Old Isaac, The Pawnbroker

USA, 1908, 10 minutes, B&W
Silent without intertitles
American Mutoscope and Biograph Company
Directed by Wallace McCutcheon


PRESERVED
by The National Center for Jewish Film

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"The portrayal of charity is the theme of the Biograph's story, which dissipates the calumnies launched at the Hebrew race."
-Biograph Bulletin March 28, 1908

Synopsis

A small girl in an urban slum goes out to seek aid for her sick and starving mother. She goes first to the offices of the Amalgamated Association of Charities, where she is caught up in red tape as the case workers ask questions and offer no immediate aid. Desperate, the little girl then goes to a neighborhood pawnshop hoping to get some money for food. She brings in a pair of old shoes which the pawnbroker's assistant rejects. Then she returns with her doll. This innocent gesture of selflessness attracts the attention of old Isaac, who runs the shop. Hearing the little girl's story, he sets out for her apartment where he stops the men who are trying to evict the sick woman. He pays the rent, provides food and medical care, and even gives the girl a big new doll.

This is a significant film in the history of American cinema. One of the first films scripted by D.W. Griffith, not only does it herald many of the social themes of his later films, it also contains the earliest known example of parallel editing used for social realism.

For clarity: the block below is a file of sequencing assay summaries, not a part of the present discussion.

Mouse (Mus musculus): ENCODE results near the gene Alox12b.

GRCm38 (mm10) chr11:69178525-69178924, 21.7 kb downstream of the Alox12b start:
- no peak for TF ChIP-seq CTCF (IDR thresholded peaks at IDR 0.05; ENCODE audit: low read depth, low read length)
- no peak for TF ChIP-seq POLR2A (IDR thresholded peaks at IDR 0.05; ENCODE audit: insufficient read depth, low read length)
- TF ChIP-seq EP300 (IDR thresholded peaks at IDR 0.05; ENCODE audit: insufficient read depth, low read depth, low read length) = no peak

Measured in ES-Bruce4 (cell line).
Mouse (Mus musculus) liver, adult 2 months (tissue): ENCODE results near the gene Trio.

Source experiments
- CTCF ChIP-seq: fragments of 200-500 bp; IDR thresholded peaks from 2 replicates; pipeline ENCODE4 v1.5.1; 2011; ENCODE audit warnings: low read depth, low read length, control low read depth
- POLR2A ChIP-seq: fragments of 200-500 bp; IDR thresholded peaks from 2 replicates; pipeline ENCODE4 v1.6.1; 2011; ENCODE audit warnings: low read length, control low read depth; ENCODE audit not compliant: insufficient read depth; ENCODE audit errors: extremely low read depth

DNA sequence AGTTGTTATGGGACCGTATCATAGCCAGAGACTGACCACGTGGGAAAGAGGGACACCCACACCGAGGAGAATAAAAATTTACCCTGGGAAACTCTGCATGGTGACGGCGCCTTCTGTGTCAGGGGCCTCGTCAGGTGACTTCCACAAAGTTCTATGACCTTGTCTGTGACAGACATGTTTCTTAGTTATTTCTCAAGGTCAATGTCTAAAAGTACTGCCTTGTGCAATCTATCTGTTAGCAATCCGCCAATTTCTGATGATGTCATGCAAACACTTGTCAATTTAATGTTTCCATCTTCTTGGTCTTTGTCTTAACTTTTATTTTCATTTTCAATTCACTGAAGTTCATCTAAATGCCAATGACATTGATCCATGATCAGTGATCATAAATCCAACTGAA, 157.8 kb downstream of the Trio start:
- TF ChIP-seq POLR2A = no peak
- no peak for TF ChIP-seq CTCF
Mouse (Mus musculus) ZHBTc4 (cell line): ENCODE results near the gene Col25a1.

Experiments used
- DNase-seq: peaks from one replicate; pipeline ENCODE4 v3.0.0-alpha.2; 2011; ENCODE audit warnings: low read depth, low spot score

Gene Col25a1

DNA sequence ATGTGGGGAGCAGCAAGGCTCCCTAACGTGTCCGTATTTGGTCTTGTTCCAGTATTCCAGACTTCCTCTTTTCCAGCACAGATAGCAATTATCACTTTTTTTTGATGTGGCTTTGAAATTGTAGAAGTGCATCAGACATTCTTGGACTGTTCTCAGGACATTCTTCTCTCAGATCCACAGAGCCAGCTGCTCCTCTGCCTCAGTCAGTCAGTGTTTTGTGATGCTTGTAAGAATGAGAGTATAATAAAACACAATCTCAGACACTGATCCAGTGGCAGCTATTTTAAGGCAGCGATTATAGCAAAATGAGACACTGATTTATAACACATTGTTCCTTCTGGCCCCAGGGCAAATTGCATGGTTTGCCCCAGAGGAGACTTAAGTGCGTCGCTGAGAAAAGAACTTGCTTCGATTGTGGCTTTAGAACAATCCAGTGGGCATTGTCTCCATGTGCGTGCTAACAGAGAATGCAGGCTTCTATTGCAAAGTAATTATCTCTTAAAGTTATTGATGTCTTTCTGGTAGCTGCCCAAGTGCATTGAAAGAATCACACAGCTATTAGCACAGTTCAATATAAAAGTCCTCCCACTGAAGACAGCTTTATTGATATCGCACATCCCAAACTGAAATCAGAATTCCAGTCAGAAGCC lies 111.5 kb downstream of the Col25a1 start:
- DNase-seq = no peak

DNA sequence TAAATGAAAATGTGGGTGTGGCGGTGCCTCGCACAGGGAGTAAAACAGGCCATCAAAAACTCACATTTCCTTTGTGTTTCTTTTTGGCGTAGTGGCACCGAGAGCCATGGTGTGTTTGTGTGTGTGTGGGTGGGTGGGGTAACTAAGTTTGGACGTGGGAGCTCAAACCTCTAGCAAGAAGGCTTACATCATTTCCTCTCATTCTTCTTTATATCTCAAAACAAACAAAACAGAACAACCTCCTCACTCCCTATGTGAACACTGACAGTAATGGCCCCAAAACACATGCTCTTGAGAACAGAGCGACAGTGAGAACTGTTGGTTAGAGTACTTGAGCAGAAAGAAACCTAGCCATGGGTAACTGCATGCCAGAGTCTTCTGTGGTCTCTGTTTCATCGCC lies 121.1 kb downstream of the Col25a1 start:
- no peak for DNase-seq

The portrayal of Old Isaac here contrasts sharply with the comic scheming merchant characters of the time. Not only is Isaac not interested in profiting from others misfortune, he is charitable and compassionate, and in a way that differs sharply from the heartlessness of official charities. It is interesting to note that antisemitism appeared in American cinema almost exclusively in comedies. Melodramas generally presented Jewish characters sympathetically and this film inaugurated a series of films involving compassionate Jewish pawnbrokers.

Home Use DVD: $19.95

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Classroom/Library Use DVD: $50

Does not include Public Performance Rights. More Information

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Also Recommended

Romance of a Jewess

A Child of the Ghetto

Cohen on the Telephone

 

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